Catch up on how things have been since the last time your Impact Group met. Allow anyone new to introduce themselves. Then ask group members:
Ask for a volunteer to read Psalm 1 to the group, praying a short prayer that, however much they’ve come to know Jesus, they’d know him better as a result of your time together.
If you’re not gathered in person, the leader should project the video for the group through sharing their screen. If you’re using Zoom, make sure you have optimized your screen share for video.
Suggested questions to help your discussion. You may find the Bible discussion is slightly longer this week.
The word ‘law’ (Hebrew torah) is used in a range of ways in the Bible, and comes from the verb ‘to teach.’ Sometimes ‘law’ refers precisely to the first five books of the Bible (such as in Luke 24:44). Elsewhere the term clearly refers to other words from God (see Isaiah 1:10). In the Psalms, ‘law’ most commonly refers to the whole Bible, including the Psalms that follow.
In English, the word ‘instruction’ helps us grasp the sense of the Hebrew word. Whilst we associate ‘law’ with restriction, the psalmist’s sense is more positive: God’s ‘instruction’ helps us learn the truth about him and the way the world works.
The type of meditation the psalmist speaks about in verse 2 isn’t related to that found in some Eastern religions. Meditation in Eastern religions is associated with emptying your mind, but biblical meditation refers to digging down deep into truth.
To meditate, then, is to think deeply about what God has said to us in the Bible, personally internalising all that God says is true. The instruction to meditate ‘day and night’ doesn’t mean God expects his people to read the Bible 24 hours a day. Rather, God is calling his people to let Scripture sink so deeply into their hearts that his word becomes integral to their thinking.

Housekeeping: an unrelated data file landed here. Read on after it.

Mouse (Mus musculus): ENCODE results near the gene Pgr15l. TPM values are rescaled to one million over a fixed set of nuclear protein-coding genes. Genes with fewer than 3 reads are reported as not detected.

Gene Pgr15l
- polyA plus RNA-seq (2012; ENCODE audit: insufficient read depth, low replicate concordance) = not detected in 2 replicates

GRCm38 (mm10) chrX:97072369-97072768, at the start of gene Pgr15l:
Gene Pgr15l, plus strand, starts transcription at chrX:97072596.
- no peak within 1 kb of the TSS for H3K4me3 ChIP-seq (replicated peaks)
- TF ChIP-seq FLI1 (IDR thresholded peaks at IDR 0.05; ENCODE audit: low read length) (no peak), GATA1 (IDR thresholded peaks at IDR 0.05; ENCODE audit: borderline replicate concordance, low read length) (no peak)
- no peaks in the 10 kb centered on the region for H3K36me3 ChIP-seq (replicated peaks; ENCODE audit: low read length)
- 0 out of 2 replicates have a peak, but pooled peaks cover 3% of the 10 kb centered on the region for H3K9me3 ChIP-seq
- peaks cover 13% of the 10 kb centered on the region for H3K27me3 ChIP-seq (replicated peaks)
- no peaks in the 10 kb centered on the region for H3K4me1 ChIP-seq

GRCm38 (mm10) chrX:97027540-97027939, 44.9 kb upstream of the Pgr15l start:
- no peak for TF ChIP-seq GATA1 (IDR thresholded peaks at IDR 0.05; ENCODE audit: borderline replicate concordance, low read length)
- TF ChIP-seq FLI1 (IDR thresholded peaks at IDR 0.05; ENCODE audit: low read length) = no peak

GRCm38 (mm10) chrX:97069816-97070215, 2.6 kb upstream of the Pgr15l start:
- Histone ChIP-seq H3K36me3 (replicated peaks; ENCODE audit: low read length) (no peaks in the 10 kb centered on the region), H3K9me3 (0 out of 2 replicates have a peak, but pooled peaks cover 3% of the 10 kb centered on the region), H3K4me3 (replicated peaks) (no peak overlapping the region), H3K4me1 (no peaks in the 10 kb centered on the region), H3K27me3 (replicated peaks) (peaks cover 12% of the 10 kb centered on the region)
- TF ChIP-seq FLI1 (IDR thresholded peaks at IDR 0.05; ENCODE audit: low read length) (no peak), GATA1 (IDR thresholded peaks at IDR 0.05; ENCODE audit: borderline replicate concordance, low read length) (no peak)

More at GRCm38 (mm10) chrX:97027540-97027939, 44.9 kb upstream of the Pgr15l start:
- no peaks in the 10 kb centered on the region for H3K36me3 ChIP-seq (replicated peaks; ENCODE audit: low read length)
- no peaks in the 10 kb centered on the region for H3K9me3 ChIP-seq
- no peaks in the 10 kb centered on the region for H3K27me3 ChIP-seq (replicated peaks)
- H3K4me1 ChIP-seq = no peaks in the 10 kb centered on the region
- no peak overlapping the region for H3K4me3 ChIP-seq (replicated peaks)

Here how’s Ray Ortlund puts it: “The message of Psalm 1 is clear. If you want to worship God, shut the distractions out and pick up your Bible. Open it, read it, believe it, meditate on it, delight in it, obey it. God will show you Christ. He will refresh you and help you, from now on into eternity, by the power of grace. It is that simple, that profound.”
Meditating on Scripture as a means of growing our relationship with God is an ancient practice. (You might like to read the ‘Going Deeper’ box on meditation out to your group.)
One method of meditating on Scripture is to offer ‘breath prayers’ – to dwell on one phrase as you slowly breathe in, and then another as you breathe out again… repeating this many times over. Most group members won’t ever have prayed meditatively in this way – but encourage them not to be scared and to give it a go!
Ask group members to focus on the phrase ‘speaking God’ as they breathe in, and then on ‘help me delight in your instruction’ as they breathe out again. Don’t hurry this meditation – allow it to continue for several minutes. Close this section in prayer.
Share any requests for personal prayer. Ask for volunteers to lead the group in prayer.
You may have people in your Impact Group who are new to reading the Bible.
Confirm the time that you’ll meet next week, and ask someone to close your time together in prayer.
Taking it further – links you might like to share with your Impact Group
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